One of the biggest new trends in technology is the Internet of Things and one of the driving forces is the wealth of new sensors and platforms that are being continually introduced. In this episode we spoke with the founder and head engineer of one such platform named Onion. The Omega board is a new hardware platform that runs OpenWRT and lets you configure it using a number of languages, not least of which is Python.
May 07, 2016
LibCloud with Anthony Shaw
01:24:34
More and more of our applications are running in the cloud and there are increasingly more providers to choose from. The LibCloud project is a Python library to help us manage the complexity of our environments from a uniform and pleasant API. In this episode Anthony Shaw joins us to explain how LibCloud works, the community that builds and supports it, and the myriad ways in which it can be used. We also got a peek at some of the plans for the future of the project.
May 01, 2016
Pip and the Python Package Authority with Donald Stufft
00:52:59
As Python developers we have all used pip to install the different libraries and projects that we need for our work, but have you ever wondered about who works on pip and how the package archive we all know and love is maintained? In this episode we interviewed Donald Stufft who is the primary maintainer of pip and the Python Package Index about how he got involved with the projects, what kind of work is involved, and what is on the roadmap. Give it a listen and then give him a big thank you for all of his hard work!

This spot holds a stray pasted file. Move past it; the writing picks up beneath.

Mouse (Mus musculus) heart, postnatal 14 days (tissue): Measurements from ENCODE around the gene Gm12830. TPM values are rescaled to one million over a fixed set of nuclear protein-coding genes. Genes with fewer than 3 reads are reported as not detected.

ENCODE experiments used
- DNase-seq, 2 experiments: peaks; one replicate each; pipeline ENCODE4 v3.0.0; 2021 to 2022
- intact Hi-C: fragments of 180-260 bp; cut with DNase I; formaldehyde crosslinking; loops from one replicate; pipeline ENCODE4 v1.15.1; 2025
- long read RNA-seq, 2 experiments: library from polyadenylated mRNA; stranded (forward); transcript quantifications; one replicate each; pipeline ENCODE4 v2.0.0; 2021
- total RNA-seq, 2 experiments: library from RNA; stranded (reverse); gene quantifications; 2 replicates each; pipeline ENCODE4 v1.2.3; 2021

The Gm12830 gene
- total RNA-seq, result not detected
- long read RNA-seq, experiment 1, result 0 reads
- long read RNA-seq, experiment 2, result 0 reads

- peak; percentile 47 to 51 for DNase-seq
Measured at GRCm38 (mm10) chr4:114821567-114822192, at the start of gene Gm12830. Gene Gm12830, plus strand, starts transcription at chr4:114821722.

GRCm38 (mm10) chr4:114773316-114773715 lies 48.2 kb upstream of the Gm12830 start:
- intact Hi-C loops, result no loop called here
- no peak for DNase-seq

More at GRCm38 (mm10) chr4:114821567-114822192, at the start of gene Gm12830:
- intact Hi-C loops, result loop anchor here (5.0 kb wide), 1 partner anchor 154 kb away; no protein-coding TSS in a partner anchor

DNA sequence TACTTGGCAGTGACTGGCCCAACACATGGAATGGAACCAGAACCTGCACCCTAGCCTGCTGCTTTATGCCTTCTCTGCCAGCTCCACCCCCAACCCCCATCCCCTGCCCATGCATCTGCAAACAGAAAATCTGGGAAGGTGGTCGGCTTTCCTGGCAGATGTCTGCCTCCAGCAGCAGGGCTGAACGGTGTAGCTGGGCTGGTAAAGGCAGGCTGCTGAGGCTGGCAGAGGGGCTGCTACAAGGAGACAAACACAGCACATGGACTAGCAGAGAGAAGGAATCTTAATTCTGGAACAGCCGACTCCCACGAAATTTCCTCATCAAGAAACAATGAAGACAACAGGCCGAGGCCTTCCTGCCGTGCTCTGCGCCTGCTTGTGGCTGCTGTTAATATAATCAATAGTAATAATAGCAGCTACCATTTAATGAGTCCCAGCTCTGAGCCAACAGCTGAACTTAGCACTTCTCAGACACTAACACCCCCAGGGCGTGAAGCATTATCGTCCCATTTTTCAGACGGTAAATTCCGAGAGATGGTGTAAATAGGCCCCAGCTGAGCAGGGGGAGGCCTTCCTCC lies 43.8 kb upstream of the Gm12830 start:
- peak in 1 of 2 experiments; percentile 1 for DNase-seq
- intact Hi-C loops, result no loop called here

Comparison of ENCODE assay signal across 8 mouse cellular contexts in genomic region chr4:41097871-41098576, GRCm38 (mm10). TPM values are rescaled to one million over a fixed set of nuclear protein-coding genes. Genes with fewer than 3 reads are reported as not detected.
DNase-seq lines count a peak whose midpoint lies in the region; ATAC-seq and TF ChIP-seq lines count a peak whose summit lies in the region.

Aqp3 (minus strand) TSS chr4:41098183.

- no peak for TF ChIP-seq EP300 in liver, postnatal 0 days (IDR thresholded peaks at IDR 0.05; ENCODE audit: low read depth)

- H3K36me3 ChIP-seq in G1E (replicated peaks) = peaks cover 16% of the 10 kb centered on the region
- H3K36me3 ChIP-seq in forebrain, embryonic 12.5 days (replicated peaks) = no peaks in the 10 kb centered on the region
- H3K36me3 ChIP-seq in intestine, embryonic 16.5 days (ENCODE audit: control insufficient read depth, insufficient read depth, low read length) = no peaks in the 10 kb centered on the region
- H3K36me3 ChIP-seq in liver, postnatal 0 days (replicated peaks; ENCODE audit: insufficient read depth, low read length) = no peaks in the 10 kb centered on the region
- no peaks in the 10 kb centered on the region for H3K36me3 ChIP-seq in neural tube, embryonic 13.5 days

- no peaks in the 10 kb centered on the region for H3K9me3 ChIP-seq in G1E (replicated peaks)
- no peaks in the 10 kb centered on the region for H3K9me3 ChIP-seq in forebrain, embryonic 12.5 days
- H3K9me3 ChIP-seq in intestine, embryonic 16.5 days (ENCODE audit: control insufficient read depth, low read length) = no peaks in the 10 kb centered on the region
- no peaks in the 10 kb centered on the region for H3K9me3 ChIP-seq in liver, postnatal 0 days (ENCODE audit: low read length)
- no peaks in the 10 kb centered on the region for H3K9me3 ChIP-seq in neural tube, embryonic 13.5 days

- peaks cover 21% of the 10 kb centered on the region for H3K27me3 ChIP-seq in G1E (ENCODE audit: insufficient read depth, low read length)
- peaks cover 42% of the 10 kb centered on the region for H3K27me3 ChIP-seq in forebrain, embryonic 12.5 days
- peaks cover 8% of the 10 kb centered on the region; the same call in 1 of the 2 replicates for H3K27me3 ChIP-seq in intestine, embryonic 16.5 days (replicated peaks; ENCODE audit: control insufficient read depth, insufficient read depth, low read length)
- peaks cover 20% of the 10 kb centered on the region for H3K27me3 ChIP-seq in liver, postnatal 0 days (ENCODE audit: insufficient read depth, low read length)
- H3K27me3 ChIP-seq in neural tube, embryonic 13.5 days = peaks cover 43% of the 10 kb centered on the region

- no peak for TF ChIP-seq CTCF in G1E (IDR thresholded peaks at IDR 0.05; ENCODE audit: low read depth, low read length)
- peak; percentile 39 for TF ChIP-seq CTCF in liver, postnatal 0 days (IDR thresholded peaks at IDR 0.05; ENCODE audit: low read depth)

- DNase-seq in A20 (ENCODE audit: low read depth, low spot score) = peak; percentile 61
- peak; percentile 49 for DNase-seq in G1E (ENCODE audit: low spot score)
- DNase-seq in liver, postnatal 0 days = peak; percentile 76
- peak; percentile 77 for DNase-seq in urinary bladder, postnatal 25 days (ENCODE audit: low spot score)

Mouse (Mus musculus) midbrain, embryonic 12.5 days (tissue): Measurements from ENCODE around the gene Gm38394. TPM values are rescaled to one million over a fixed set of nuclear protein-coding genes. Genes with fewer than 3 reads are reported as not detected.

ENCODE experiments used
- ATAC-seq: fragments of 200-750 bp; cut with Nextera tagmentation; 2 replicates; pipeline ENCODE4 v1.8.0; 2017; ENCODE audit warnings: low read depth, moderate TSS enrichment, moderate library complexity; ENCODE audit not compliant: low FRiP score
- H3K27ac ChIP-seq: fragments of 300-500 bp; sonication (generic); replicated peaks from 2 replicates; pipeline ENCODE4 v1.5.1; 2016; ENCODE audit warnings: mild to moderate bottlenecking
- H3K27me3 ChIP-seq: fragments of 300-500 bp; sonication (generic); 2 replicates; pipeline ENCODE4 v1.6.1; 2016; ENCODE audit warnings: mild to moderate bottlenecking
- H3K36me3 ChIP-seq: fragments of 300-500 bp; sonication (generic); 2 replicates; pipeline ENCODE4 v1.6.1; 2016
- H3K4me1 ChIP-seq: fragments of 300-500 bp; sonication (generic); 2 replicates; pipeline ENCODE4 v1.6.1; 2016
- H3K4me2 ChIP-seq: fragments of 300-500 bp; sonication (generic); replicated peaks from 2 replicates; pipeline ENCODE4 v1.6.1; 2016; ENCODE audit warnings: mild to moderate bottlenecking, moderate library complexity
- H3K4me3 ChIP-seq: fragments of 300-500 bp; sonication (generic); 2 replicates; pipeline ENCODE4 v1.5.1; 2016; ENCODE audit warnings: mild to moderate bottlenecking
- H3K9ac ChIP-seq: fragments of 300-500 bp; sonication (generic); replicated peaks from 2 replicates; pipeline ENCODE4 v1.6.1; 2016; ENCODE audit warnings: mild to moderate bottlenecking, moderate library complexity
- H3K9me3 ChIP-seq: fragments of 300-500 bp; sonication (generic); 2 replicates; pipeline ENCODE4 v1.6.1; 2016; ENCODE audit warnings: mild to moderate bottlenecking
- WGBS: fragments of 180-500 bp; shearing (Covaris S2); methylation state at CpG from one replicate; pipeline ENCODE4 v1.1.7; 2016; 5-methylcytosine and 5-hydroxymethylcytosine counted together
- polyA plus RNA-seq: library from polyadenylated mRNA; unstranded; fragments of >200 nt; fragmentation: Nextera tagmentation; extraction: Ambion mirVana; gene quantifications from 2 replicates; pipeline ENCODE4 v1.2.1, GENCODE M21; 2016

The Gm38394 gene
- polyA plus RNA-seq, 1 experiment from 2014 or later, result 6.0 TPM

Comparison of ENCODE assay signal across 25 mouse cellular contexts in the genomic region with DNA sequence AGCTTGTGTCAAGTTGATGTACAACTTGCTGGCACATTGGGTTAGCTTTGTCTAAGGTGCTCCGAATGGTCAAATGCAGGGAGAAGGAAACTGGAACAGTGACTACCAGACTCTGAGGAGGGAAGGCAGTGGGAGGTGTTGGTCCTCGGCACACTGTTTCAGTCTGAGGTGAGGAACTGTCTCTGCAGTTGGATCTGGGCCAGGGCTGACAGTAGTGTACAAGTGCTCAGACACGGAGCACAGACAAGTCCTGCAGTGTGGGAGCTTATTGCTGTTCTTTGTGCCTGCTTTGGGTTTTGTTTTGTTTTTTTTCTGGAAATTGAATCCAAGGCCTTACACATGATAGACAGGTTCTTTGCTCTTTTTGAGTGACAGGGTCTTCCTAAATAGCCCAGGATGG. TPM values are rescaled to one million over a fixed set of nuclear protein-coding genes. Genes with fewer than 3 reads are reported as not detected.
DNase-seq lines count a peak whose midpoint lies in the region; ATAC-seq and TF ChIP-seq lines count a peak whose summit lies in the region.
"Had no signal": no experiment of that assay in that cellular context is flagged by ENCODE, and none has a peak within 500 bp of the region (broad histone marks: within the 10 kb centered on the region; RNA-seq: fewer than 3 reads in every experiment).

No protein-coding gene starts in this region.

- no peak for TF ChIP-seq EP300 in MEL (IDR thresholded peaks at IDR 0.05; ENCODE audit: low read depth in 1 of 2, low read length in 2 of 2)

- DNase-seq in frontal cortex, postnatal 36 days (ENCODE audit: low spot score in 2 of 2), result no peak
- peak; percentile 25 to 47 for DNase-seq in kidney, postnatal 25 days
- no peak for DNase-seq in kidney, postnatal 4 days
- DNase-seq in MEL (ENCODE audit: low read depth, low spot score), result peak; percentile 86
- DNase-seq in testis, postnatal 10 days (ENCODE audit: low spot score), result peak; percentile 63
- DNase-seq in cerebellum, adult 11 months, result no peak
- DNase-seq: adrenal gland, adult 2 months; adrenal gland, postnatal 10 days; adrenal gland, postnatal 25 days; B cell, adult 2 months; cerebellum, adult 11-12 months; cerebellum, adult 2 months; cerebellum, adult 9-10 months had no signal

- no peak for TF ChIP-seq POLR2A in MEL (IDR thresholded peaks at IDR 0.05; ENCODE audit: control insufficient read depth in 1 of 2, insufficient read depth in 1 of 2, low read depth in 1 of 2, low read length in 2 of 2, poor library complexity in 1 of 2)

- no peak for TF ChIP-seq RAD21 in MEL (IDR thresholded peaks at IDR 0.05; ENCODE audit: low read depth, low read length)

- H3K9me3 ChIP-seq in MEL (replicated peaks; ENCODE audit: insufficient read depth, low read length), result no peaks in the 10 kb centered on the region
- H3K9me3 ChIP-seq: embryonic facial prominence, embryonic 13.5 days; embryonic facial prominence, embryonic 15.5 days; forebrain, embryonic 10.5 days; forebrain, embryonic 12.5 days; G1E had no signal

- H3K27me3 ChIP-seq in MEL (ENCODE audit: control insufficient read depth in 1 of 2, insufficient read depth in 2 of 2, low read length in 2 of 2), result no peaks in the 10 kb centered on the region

Apr 23, 2016
StackStorm with Tomaž Muraus and Patrick Hoolboom
00:59:22
If you are responsible for managing any amount of servers, then you know that automation is critical for maintaining your sanity. This week we spoke with Tomaž Muraus and Patrick Hoolboom about their work on StackStorm, which is a platform for tracking and reacting to events in your infrastructure. By allowing you to register actions with event triggers it frees you from having to worry about a whole class of concerns so that you can focus on building new capabilities rather than babysitting what you already have.